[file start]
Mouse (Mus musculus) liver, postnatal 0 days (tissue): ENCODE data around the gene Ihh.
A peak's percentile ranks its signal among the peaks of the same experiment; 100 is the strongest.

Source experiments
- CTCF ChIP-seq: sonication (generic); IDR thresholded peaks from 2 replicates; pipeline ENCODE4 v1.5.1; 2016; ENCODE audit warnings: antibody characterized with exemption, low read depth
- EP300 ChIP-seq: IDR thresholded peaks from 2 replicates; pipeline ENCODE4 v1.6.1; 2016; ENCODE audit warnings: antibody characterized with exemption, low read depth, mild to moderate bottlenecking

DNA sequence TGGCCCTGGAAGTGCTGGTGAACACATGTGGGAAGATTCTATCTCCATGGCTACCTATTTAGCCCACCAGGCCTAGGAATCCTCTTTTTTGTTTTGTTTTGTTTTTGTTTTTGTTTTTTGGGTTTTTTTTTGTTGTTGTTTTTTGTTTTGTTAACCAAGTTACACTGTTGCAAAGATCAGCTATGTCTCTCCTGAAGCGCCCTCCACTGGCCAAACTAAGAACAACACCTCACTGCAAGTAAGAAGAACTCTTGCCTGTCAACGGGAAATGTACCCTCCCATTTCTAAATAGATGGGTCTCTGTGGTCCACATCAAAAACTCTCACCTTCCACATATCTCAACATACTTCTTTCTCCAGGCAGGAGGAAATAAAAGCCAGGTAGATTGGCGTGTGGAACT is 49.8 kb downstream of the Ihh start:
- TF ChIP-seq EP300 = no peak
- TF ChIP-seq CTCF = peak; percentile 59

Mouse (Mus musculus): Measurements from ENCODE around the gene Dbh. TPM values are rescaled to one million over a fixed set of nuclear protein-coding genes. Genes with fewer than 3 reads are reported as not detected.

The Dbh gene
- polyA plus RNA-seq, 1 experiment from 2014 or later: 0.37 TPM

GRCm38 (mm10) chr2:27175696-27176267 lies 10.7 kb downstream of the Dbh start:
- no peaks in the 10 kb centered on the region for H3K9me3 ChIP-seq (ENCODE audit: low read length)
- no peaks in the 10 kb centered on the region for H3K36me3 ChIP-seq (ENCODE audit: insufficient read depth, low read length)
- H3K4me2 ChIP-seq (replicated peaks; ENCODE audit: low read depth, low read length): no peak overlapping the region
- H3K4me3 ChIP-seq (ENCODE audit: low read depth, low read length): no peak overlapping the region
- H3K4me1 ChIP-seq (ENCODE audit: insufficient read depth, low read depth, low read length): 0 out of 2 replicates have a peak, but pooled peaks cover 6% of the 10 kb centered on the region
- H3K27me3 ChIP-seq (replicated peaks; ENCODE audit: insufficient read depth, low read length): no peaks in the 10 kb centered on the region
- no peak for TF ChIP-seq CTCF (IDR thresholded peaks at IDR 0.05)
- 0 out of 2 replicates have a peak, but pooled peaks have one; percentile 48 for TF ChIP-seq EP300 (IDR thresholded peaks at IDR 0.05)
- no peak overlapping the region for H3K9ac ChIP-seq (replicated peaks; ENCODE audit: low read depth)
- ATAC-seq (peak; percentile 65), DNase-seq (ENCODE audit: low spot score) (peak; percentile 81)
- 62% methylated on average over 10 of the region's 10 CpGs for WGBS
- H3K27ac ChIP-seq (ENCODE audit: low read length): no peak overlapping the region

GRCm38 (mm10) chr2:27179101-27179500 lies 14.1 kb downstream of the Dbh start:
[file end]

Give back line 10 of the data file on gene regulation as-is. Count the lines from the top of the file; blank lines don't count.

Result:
The Dbh gene